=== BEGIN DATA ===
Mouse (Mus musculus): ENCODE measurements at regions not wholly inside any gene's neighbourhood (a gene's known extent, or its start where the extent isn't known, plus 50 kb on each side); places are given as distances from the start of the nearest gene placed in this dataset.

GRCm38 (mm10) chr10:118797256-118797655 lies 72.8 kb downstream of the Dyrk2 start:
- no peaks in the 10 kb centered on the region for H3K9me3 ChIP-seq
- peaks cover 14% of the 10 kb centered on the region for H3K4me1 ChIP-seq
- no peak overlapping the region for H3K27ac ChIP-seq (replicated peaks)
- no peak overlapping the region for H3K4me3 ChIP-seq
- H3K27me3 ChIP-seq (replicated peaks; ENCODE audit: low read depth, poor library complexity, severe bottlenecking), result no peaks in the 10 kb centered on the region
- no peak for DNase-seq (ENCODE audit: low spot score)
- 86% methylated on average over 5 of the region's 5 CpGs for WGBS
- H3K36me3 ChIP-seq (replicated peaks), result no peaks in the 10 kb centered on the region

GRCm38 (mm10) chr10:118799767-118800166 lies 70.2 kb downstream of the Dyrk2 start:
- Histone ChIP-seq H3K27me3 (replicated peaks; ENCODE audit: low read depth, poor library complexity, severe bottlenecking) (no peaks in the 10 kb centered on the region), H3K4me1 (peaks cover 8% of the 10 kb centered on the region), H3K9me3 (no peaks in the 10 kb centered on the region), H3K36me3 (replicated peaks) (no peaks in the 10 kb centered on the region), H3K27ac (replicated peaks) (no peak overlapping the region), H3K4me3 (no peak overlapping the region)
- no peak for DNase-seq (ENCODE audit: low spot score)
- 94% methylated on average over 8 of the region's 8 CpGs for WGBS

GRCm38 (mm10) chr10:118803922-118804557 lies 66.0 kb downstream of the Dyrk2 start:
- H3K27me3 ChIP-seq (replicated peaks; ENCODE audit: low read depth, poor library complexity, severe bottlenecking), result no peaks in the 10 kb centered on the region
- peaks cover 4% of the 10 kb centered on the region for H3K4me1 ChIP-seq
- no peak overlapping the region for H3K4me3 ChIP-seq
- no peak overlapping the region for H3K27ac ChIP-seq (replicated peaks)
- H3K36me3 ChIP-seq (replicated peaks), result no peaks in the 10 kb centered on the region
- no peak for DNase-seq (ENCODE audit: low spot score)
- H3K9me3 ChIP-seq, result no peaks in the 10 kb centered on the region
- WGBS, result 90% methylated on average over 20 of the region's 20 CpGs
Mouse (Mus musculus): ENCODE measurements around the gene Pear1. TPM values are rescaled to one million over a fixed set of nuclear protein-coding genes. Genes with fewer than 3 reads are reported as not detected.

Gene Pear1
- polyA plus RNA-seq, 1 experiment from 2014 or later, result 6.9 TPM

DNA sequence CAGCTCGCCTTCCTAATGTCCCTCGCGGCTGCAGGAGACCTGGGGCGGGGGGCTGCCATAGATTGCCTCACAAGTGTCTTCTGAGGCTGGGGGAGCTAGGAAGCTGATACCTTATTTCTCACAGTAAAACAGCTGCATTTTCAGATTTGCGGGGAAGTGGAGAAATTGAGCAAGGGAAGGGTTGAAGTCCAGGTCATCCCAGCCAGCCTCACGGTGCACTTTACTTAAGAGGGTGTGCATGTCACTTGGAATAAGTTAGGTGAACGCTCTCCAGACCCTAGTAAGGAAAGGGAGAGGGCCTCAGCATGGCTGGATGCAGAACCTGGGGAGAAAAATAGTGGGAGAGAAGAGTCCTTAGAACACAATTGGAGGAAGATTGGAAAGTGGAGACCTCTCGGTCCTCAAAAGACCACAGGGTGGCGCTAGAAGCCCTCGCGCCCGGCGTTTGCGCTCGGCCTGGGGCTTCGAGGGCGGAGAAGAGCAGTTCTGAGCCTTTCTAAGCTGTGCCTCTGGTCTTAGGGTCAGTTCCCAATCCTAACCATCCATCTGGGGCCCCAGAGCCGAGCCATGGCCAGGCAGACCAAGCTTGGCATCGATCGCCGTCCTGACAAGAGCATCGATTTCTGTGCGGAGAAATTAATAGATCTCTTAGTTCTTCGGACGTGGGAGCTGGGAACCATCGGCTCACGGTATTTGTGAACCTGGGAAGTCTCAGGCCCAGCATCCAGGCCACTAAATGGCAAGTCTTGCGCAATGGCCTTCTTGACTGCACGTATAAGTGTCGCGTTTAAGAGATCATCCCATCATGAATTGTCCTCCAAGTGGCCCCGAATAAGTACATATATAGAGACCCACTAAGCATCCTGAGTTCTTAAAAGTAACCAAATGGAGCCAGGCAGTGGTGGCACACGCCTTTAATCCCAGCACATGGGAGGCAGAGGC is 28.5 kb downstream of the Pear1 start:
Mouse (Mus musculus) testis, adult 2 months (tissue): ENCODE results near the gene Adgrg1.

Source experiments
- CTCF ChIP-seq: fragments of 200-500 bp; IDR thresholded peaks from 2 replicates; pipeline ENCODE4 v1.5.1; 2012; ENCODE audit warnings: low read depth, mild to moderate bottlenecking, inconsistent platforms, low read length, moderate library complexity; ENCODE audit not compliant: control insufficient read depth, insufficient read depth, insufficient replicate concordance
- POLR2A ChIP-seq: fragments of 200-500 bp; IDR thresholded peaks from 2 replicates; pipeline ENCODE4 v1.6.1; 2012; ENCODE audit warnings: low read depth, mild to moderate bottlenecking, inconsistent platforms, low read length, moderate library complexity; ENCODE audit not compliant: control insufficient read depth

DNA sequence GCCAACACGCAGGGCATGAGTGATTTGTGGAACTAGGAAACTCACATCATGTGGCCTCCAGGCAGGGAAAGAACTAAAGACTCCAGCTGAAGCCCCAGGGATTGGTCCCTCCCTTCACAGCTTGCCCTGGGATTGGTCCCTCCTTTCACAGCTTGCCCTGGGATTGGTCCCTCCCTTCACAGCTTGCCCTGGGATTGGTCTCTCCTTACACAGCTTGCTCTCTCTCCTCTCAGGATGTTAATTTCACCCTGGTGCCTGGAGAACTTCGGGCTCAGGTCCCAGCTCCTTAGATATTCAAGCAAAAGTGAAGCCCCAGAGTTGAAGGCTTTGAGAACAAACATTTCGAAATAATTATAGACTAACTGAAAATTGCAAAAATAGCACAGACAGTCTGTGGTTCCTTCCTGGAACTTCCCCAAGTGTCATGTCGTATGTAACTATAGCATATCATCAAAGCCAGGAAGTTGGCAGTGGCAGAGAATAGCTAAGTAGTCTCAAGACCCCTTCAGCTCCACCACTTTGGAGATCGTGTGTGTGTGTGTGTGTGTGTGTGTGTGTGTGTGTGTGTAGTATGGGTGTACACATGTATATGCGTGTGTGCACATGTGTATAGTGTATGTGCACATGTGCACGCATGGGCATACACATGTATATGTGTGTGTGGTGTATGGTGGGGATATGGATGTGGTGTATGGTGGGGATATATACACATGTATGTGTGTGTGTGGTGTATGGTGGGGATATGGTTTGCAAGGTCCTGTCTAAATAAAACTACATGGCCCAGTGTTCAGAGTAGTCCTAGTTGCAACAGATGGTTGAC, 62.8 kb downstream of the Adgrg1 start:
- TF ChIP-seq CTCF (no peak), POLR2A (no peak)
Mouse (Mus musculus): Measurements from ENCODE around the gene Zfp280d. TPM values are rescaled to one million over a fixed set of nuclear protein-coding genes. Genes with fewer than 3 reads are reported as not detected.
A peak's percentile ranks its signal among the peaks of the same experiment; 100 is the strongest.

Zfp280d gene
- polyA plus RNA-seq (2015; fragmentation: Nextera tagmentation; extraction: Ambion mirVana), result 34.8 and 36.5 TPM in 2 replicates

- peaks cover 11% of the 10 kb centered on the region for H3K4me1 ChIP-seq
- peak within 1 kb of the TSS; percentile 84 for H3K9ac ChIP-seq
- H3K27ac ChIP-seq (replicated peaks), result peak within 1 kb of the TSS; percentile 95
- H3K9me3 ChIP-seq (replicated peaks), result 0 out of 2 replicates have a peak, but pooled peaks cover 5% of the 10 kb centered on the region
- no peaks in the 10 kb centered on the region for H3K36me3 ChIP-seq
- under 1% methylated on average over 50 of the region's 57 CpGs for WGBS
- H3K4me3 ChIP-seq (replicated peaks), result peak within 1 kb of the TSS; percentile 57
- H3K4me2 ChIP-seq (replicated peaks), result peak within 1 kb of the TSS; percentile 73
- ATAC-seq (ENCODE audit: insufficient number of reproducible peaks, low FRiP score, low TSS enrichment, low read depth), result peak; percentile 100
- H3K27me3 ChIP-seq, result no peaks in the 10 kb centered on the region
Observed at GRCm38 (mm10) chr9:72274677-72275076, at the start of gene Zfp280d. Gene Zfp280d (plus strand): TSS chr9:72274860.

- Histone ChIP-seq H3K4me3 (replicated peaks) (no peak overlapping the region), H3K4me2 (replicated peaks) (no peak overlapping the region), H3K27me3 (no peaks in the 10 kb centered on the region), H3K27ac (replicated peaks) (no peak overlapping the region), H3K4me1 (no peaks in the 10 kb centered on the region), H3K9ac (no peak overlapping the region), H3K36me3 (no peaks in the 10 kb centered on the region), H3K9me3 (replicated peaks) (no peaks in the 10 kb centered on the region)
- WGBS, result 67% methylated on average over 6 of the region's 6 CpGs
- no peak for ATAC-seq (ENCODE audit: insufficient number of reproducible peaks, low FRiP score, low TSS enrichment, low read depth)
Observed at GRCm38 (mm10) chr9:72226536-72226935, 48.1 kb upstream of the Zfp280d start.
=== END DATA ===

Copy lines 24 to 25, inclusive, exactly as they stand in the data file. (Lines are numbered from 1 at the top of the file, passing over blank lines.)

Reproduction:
Mouse (Mus musculus): ENCODE measurements around the gene Pear1. TPM values are rescaled to one million over a fixed set of nuclear protein-coding genes. Genes with fewer than 3 reads are reported as not detected.

Gene Pear1